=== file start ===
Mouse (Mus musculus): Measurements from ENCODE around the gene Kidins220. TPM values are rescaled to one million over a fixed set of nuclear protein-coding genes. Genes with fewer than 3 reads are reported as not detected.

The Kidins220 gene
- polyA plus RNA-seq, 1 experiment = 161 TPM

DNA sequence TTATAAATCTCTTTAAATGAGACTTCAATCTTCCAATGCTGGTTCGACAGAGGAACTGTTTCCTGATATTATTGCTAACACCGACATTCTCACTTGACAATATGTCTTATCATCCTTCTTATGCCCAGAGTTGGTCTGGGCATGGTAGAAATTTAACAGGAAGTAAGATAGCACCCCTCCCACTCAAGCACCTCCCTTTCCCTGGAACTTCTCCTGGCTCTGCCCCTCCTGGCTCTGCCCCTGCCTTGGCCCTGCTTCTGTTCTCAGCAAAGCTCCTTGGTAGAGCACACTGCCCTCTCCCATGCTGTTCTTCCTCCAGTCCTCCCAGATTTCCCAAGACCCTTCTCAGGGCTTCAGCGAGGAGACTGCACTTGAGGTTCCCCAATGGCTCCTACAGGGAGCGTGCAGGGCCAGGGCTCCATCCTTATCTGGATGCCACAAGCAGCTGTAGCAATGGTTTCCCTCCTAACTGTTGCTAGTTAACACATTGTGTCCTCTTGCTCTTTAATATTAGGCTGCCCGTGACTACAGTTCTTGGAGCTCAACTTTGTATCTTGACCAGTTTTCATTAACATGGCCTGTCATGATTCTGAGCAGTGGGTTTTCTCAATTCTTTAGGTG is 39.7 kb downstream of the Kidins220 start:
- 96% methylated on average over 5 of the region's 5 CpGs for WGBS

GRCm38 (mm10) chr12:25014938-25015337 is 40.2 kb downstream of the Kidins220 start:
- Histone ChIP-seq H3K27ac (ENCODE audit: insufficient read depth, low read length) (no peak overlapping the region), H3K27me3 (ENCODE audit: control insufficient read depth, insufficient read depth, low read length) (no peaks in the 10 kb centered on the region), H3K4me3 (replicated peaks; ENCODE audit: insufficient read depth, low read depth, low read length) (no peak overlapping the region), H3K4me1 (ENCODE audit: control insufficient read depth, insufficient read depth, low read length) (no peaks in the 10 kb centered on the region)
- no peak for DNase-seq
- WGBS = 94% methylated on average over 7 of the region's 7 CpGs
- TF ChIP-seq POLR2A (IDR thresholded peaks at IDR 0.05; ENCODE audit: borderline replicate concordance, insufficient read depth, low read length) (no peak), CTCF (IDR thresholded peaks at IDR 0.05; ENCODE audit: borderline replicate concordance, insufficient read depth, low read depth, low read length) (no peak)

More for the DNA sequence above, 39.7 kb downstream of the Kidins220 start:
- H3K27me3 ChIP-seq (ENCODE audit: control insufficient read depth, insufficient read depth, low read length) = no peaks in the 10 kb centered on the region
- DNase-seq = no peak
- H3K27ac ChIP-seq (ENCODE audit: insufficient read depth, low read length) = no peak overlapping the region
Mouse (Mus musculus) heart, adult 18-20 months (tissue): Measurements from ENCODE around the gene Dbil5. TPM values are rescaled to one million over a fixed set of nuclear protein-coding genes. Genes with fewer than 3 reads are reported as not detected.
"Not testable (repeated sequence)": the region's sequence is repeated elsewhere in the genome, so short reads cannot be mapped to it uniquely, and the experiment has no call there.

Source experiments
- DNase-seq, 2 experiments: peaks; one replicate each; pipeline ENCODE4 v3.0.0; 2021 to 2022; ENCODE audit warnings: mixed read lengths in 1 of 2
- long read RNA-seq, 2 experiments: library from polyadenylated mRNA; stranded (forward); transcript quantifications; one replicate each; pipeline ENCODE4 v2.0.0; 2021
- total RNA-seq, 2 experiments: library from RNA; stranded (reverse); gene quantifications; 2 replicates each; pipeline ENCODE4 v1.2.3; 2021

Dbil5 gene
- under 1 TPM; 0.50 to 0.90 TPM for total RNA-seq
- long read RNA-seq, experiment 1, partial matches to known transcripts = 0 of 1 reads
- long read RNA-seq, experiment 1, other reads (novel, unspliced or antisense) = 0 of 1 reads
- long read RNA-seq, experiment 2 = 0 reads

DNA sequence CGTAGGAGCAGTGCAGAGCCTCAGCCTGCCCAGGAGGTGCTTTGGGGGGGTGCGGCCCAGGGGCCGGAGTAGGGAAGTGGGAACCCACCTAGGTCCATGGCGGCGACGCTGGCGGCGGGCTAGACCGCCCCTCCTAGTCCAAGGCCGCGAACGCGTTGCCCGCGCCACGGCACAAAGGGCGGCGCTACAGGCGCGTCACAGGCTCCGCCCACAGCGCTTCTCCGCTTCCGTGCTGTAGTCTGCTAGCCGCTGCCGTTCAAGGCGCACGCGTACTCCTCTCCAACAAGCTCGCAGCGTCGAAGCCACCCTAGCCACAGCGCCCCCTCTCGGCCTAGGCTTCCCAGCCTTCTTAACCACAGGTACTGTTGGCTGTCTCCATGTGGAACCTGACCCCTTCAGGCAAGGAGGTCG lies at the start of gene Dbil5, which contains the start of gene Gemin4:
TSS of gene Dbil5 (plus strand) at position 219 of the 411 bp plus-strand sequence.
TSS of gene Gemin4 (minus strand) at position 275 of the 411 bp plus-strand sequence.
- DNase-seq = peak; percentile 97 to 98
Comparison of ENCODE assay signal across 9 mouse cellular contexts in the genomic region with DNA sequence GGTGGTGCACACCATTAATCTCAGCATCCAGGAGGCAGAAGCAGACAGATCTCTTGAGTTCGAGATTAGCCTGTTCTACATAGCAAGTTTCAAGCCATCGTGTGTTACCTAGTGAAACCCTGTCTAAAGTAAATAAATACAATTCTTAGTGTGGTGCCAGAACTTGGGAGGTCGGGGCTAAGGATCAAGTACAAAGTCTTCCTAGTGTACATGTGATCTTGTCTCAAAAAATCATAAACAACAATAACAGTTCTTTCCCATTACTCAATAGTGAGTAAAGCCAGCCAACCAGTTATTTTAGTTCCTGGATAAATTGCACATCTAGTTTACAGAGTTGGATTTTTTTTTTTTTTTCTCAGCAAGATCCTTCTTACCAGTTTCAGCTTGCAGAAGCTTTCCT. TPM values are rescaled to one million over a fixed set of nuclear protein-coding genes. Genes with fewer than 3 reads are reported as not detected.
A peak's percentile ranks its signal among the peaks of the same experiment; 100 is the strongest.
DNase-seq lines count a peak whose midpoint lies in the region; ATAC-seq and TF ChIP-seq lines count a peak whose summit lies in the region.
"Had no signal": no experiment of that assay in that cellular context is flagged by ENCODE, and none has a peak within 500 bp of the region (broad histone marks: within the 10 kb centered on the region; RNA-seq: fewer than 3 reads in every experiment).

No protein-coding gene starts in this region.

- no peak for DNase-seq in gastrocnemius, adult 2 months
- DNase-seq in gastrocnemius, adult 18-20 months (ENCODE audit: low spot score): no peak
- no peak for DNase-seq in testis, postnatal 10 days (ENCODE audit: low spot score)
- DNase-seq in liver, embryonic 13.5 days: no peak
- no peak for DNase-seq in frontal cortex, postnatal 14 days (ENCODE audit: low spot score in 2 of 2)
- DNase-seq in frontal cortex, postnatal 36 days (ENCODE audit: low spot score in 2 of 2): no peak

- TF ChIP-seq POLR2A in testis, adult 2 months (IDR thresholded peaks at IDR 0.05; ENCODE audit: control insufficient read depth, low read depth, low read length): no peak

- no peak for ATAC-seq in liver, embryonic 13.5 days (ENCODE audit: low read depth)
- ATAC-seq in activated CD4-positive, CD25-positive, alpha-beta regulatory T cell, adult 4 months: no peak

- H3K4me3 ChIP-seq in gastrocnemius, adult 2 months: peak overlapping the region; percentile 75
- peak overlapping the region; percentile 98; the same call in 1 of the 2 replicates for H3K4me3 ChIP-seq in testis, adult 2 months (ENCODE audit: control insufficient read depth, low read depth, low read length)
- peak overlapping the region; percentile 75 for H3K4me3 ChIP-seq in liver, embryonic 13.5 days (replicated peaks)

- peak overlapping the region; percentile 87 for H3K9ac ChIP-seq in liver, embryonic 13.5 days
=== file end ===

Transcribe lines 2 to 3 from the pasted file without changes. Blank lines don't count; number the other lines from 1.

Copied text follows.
The Kidins220 gene
- polyA plus RNA-seq, 1 experiment = 161 TPM